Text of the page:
Not Rounding Out Your Product Offerings – The most difficult thing to do is get the customer. But then once you have them, product development should be a continual process – an element of your business planning. So many business owners’ products or service offerings have become outdated or even obsolete, because little attention being paid to this area.
Not Noticing Other Niches For Your Products Or Services – Who else could benefit from your products or services, other than the prospects you are marketing to now? I’ve seen plenty of businesses that started with one type of prospect, but then found that there were others who had a similar need and were just as lucrative – or even more so.
Not Linking Your Marketing With Sales & Operations – Although marketing is its own discipline, it must be considered as part of the whole in the business. However, there is often a disconnect here in small businesses, which does not allow the various functions within a company to work together at an optimal level of efficiency and effectiveness. This usually happens because the owner is not diligent in business planning and considering each facet of the business together – and then sharing its goals and priorities across these functions on a regular basis.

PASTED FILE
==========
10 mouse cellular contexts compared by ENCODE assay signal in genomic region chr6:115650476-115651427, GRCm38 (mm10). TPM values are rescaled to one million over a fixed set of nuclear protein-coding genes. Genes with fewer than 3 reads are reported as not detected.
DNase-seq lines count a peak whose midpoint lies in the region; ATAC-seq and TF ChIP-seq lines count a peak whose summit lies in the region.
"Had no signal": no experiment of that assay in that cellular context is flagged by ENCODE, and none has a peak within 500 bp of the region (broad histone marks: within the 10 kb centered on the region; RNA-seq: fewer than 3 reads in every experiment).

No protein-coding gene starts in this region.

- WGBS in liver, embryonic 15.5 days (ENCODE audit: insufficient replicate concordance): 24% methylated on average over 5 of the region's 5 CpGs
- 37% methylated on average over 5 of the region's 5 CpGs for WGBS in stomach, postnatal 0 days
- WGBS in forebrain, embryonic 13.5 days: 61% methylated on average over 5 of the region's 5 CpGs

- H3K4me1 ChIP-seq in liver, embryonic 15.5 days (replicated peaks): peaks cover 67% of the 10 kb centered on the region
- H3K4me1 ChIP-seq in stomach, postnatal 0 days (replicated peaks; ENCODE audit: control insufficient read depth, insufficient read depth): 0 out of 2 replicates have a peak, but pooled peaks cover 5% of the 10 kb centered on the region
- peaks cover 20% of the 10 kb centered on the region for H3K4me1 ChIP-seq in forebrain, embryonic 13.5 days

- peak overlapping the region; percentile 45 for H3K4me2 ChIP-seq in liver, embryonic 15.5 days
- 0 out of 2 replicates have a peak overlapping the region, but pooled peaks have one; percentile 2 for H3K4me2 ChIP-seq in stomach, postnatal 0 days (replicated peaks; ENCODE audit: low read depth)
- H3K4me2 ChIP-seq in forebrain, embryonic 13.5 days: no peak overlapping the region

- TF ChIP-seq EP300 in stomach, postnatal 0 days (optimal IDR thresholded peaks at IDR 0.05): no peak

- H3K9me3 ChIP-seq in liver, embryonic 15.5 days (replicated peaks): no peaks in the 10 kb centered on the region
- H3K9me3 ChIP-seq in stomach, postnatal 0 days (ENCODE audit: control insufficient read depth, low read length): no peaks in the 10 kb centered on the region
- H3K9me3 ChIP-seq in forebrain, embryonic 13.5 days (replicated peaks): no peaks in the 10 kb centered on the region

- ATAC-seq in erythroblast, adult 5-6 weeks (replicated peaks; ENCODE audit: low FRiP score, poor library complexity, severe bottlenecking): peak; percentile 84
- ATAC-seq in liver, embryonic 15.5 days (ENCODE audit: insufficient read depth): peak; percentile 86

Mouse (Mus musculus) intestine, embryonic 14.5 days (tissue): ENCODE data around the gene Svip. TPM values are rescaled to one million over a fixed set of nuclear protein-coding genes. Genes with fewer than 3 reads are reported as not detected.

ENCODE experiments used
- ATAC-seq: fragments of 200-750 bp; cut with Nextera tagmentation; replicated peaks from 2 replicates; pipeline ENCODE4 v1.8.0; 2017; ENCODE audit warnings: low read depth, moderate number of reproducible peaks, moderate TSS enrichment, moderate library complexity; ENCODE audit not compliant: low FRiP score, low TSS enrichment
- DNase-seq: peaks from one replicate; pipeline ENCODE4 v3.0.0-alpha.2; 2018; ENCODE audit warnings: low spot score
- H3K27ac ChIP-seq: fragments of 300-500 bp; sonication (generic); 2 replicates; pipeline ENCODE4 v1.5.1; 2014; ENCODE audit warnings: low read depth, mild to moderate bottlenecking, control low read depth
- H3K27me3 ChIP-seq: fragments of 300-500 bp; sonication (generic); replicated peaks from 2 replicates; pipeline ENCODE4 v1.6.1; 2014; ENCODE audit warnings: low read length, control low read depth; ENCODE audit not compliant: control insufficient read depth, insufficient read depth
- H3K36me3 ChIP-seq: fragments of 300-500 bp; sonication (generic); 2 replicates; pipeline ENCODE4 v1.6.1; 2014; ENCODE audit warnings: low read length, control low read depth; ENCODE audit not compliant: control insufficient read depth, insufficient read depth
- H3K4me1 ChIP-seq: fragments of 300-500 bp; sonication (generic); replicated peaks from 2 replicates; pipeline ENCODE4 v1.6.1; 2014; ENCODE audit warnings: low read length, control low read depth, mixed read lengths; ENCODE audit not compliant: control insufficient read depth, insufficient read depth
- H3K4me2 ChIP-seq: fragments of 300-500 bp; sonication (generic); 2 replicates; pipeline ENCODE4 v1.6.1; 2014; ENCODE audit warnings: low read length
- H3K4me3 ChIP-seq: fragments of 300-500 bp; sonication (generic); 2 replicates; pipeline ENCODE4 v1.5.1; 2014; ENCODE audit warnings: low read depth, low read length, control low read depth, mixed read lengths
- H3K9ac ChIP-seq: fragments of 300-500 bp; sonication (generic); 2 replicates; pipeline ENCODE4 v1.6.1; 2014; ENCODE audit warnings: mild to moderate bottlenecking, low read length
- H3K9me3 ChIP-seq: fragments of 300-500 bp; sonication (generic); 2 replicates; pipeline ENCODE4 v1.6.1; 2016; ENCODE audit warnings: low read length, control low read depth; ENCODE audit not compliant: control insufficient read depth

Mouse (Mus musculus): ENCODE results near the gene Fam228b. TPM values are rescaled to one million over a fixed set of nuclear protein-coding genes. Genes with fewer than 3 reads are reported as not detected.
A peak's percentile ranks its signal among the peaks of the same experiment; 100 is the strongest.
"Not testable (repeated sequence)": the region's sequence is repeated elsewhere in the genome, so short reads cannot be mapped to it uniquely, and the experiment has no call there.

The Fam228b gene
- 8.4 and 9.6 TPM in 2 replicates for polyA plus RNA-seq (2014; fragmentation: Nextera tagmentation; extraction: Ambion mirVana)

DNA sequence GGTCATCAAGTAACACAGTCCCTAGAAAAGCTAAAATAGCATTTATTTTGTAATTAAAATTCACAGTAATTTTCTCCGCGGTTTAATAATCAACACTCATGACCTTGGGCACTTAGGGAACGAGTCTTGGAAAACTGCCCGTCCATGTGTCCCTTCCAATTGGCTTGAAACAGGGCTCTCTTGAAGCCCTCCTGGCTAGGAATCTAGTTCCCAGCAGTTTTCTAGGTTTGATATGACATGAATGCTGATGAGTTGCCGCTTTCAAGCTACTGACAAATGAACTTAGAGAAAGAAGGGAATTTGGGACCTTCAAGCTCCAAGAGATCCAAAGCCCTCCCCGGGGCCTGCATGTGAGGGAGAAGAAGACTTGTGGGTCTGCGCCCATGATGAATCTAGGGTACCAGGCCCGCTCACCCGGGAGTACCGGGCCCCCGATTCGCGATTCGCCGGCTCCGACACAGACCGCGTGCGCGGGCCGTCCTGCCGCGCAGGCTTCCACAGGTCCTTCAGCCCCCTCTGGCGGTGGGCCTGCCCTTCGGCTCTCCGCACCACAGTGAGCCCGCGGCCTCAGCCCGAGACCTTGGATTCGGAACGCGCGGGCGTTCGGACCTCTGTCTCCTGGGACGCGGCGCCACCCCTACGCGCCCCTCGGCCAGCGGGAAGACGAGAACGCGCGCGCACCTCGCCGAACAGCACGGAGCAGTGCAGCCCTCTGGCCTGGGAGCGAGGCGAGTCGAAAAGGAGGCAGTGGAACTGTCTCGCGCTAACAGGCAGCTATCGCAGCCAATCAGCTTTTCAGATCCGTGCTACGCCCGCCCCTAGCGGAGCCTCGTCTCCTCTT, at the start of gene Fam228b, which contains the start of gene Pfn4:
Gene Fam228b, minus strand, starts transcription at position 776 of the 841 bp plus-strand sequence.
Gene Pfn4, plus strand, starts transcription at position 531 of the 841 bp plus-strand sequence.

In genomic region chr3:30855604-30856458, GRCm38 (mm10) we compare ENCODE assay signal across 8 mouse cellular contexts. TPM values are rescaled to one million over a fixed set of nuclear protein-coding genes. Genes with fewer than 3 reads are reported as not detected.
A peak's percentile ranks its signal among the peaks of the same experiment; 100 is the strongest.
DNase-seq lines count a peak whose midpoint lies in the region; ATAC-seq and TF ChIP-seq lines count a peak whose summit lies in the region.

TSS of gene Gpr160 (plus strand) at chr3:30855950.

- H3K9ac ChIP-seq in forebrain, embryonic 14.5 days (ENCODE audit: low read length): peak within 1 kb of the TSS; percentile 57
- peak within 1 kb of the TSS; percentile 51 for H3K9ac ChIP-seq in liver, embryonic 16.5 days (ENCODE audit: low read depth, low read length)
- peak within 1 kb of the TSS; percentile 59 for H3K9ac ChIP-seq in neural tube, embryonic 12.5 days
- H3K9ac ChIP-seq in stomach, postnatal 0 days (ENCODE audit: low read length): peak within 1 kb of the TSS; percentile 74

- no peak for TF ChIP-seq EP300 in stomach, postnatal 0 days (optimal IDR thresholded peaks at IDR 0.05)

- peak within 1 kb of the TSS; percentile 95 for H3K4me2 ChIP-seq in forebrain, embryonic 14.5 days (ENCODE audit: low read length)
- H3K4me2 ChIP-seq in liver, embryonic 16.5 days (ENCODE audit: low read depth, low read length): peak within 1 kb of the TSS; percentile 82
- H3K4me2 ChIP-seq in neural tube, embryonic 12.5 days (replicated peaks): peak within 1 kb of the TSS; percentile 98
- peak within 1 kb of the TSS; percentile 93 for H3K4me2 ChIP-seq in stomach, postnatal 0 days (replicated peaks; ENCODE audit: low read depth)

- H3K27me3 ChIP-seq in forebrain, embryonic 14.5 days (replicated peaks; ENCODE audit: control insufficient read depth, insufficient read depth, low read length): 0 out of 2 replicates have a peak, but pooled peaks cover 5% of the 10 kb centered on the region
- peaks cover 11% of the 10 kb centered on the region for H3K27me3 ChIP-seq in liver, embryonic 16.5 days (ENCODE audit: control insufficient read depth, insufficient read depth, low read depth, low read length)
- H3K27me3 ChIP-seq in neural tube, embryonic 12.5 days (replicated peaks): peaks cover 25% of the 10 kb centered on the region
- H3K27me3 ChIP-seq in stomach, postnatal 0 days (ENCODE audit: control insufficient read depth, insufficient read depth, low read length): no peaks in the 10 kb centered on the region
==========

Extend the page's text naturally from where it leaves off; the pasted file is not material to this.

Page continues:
Not Knowing Your Customer Lifetime Values – Understanding what a new customer is worth over the lifetime of a relationship is very important. This average not only shows how much you can spend to acquire a new customer, but it should also be included in all of your forecasts, cash flow planning, and other growth plans that you use for your company. Therefore, having this type of system in place is one of the first steps you should take before testing any type of marketing. Because otherwise, your marketing performance will suffer from not having the data you need to make the best decisions.